Living and Lively Sculptures Grace Atlanta Botanical Garden

The Atlanta Botanical Garden is hosting a display of works by Seattle artist Dale Chihuly through October 30, and the double-wow vignette you shouldn't miss involves several of the glass pieces placed near a permanent live sculpture. The sculpture, brought to life with plants, is called the "Earth Goddess." It was created by Mosaiculture International for a two-year exhibit (from 2012-14) called Imaginary Worlds at the Atlanta Botanical Garden.
The Earth Goddess is highlighted by glass works by artist Dale Chihuly.
Trumpet Flower Arbor
"In winter, the Earth Goddess is stripped of the annuals covering her, and she is covered in blue and white lights to become the Ice Goddess in our holiday light show," said Danny Flanders, Public Relations & Marketing Manager for Atlantic Botanical Garden. "Then the next spring, she is covered again with the planting medium and replanted with annuals."

A Trumpet Flower Arbor dangles from a circular metal structure built over a path to the Children's garden. It's the biggest departure from the artist's other works in the garden and was created in 1997.

I almost missed it, hidden in plain sight right above our heads. As much as Chihuly's art could possibly blend into the backdrop, I imagine Trumpet Flower Arbor is amazing when the sun is directly overhead.

Caramel and Red Fiori
One of my favorites, and an installation that refuses to be ignored, is Caramel and Red Fiori, consisting of upwardly undulating glass spikes. Each piece falls in a loose line among the garden beds surrounding the Great Lawn outside the conservatory.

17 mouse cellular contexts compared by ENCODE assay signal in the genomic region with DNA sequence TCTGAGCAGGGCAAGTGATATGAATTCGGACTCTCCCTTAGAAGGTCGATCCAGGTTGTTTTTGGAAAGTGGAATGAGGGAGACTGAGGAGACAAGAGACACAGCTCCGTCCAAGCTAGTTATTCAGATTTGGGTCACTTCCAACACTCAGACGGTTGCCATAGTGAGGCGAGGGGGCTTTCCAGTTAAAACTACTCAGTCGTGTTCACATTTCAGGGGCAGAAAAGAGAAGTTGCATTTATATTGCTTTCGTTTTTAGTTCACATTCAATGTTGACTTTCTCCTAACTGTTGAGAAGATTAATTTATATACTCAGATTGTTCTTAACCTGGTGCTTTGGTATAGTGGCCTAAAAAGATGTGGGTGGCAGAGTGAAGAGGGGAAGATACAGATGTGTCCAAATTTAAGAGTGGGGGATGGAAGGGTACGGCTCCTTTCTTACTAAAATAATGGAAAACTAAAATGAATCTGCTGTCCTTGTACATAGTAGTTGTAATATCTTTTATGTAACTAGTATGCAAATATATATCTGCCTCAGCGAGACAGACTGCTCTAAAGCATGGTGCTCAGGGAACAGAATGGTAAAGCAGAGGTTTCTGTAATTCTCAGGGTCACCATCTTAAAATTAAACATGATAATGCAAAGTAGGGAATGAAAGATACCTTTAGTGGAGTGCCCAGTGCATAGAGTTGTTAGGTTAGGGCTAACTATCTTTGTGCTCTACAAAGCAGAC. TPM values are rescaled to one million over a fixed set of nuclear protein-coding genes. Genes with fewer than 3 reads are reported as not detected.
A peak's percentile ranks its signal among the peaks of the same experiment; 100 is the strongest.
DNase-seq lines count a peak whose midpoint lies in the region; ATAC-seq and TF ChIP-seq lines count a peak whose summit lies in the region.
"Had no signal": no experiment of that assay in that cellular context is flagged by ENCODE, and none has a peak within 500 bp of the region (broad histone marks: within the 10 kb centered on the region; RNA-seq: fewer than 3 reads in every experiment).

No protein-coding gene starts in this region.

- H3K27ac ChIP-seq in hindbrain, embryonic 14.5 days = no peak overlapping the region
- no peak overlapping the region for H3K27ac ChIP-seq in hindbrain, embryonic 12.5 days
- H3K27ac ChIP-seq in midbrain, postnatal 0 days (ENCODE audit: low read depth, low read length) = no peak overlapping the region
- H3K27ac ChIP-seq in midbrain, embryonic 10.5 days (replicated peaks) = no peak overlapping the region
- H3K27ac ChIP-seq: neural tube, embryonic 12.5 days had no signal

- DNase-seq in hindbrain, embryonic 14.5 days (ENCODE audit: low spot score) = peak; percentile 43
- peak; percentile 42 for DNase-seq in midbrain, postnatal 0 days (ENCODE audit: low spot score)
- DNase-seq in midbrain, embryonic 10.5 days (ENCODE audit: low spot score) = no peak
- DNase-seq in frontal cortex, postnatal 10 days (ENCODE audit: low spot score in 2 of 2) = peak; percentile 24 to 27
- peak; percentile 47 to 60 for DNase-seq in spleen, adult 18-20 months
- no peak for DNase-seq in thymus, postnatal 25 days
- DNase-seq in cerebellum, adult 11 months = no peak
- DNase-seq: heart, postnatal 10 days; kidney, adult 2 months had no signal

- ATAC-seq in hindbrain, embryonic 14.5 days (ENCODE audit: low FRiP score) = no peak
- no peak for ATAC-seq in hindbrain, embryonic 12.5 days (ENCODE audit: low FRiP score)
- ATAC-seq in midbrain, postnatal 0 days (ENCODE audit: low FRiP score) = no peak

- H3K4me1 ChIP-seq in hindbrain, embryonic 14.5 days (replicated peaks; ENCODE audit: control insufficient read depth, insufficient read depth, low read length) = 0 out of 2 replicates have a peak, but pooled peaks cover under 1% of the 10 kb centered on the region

Green Hornets and Water Drops
with Neomydium Reeds.
"Green Hornets and Water Drops" reminded me of Christmas ornaments, but the Neomydium Reeds just reminded me how great purple looks in a garden.

I'm sorry to say I didn't have much time to spend in the garden. It's only 30 acres--small by American public gardens' standards--but an hour and a half was definitely not enough.

I was ecstatic to stumble upon a dog made of grasses. The Shaggy Dog, which was part of the Imaginary Worlds exhibit, found a home in Atlanta when International Mosaiculture donated him to honor the garden's volunteers. According to Flanders, the volunteers planned to raise the necessary funds to "adopt" Shaggy because they'd grown so fond of him. I have too.

The Shaggy dog by Mosaiculture International.


Comments

  1. These living sculptures are fabulous. The dog seems alive. Chihuly is something else.

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  2. Gorgeous pics, Jean! Wish I could have attended!

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